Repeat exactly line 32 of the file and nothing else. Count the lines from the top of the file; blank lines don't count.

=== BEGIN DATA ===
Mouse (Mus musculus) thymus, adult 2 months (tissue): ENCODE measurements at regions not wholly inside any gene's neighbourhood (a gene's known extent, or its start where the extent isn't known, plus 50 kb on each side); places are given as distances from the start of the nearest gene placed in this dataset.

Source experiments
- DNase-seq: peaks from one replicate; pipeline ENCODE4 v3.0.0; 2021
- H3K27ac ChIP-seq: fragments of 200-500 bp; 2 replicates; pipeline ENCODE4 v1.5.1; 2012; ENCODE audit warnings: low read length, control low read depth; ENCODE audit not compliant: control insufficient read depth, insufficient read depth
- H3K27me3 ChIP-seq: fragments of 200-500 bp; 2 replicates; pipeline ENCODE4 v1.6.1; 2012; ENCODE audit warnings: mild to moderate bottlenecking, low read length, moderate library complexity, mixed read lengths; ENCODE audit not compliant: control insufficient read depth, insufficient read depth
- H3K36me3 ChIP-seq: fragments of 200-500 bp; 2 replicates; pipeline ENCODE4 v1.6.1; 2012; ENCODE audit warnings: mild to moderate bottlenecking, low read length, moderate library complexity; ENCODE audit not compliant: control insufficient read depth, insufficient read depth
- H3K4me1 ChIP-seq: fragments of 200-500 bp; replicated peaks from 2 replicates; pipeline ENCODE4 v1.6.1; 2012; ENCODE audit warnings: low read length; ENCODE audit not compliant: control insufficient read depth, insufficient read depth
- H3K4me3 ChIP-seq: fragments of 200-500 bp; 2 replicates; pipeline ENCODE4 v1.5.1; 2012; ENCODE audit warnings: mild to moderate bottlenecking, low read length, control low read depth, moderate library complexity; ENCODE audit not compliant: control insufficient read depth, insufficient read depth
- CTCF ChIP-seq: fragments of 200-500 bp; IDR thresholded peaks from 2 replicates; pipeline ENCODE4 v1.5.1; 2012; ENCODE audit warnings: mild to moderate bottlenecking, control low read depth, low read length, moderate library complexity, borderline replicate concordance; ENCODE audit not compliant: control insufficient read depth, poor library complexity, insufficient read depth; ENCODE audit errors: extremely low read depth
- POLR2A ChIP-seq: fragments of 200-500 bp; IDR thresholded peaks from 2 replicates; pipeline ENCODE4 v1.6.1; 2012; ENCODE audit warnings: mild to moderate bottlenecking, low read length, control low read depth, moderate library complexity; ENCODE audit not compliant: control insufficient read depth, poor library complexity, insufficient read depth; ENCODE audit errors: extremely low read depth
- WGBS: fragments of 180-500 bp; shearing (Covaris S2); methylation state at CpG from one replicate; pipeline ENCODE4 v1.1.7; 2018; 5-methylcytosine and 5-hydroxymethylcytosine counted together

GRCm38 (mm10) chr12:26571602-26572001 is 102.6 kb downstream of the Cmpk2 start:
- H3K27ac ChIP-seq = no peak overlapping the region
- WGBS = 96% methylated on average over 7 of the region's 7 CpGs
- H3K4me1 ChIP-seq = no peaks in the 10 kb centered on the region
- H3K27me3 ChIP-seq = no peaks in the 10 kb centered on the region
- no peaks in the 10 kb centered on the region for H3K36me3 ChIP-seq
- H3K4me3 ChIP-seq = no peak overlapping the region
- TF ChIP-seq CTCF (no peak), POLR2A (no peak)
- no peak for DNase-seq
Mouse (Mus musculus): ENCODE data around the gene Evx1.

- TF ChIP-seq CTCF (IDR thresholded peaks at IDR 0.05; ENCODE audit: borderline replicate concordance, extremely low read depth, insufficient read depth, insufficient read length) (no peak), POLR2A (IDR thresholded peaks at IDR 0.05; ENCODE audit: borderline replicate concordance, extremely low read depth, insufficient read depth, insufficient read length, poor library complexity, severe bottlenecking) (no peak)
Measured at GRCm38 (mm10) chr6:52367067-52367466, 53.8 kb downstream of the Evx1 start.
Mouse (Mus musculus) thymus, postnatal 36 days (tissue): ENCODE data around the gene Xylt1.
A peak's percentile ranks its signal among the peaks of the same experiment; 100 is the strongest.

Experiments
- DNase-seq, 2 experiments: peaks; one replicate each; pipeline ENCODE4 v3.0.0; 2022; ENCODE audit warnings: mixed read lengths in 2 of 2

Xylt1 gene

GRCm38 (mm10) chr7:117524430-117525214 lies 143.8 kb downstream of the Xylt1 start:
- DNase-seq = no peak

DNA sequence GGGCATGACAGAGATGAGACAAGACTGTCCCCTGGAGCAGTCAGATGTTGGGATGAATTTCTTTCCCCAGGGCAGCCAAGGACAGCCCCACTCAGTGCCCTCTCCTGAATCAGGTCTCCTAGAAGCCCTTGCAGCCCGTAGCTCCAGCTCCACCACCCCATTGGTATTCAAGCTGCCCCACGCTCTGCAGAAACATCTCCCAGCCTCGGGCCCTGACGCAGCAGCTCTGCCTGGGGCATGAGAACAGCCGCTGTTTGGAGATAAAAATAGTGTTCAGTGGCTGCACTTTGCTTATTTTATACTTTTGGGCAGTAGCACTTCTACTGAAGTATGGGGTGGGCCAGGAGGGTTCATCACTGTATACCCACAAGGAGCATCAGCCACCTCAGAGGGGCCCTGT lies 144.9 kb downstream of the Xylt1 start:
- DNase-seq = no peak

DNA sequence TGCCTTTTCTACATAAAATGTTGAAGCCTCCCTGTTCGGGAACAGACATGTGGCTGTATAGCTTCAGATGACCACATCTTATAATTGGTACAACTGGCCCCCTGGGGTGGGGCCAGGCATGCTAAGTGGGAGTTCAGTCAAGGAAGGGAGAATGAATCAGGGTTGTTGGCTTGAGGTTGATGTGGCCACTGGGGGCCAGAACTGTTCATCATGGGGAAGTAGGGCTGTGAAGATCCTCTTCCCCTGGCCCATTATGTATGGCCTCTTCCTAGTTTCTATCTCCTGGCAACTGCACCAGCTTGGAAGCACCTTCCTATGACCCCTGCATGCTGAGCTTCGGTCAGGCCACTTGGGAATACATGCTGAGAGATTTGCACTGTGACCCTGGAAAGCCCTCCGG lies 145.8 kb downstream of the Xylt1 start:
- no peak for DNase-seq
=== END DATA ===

- DNase-seq = no peak